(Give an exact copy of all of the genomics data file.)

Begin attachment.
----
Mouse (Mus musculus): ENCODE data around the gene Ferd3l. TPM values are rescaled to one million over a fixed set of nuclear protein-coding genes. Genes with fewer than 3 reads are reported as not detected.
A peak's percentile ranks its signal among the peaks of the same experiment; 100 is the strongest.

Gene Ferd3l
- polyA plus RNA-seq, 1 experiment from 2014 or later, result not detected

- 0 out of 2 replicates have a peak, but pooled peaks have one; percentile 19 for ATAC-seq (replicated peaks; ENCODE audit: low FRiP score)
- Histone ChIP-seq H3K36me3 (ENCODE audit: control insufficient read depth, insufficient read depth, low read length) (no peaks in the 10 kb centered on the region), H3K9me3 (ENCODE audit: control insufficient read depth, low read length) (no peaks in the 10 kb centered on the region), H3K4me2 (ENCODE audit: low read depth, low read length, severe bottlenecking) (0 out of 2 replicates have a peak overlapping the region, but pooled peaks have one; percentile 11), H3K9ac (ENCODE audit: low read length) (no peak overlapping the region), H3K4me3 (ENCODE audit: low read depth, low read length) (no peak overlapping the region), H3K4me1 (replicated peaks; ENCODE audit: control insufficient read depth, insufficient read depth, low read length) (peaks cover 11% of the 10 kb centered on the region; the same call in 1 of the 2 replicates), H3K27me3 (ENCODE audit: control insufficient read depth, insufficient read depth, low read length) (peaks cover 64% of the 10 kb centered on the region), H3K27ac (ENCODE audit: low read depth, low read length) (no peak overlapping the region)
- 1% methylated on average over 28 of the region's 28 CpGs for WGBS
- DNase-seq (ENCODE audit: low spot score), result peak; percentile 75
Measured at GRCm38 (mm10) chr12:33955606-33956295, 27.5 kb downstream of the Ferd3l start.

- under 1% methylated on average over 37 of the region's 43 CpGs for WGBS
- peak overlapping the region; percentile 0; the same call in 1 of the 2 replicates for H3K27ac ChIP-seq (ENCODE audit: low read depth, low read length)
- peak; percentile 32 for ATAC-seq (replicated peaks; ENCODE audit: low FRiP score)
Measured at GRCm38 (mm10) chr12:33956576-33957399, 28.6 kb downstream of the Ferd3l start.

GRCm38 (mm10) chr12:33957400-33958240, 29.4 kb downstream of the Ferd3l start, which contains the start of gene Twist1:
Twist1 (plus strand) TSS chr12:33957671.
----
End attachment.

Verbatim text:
Mouse (Mus musculus): ENCODE data around the gene Ferd3l. TPM values are rescaled to one million over a fixed set of nuclear protein-coding genes. Genes with fewer than 3 reads are reported as not detected.
A peak's percentile ranks its signal among the peaks of the same experiment; 100 is the strongest.

Gene Ferd3l
- polyA plus RNA-seq, 1 experiment from 2014 or later, result not detected

- 0 out of 2 replicates have a peak, but pooled peaks have one; percentile 19 for ATAC-seq (replicated peaks; ENCODE audit: low FRiP score)
- Histone ChIP-seq H3K36me3 (ENCODE audit: control insufficient read depth, insufficient read depth, low read length) (no peaks in the 10 kb centered on the region), H3K9me3 (ENCODE audit: control insufficient read depth, low read length) (no peaks in the 10 kb centered on the region), H3K4me2 (ENCODE audit: low read depth, low read length, severe bottlenecking) (0 out of 2 replicates have a peak overlapping the region, but pooled peaks have one; percentile 11), H3K9ac (ENCODE audit: low read length) (no peak overlapping the region), H3K4me3 (ENCODE audit: low read depth, low read length) (no peak overlapping the region), H3K4me1 (replicated peaks; ENCODE audit: control insufficient read depth, insufficient read depth, low read length) (peaks cover 11% of the 10 kb centered on the region; the same call in 1 of the 2 replicates), H3K27me3 (ENCODE audit: control insufficient read depth, insufficient read depth, low read length) (peaks cover 64% of the 10 kb centered on the region), H3K27ac (ENCODE audit: low read depth, low read length) (no peak overlapping the region)
- 1% methylated on average over 28 of the region's 28 CpGs for WGBS
- DNase-seq (ENCODE audit: low spot score), result peak; percentile 75
Measured at GRCm38 (mm10) chr12:33955606-33956295, 27.5 kb downstream of the Ferd3l start.

- under 1% methylated on average over 37 of the region's 43 CpGs for WGBS
- peak overlapping the region; percentile 0; the same call in 1 of the 2 replicates for H3K27ac ChIP-seq (ENCODE audit: low read depth, low read length)
- peak; percentile 32 for ATAC-seq (replicated peaks; ENCODE audit: low FRiP score)
Measured at GRCm38 (mm10) chr12:33956576-33957399, 28.6 kb downstream of the Ferd3l start.

GRCm38 (mm10) chr12:33957400-33958240, 29.4 kb downstream of the Ferd3l start, which contains the start of gene Twist1:
Twist1 (plus strand) TSS chr12:33957671.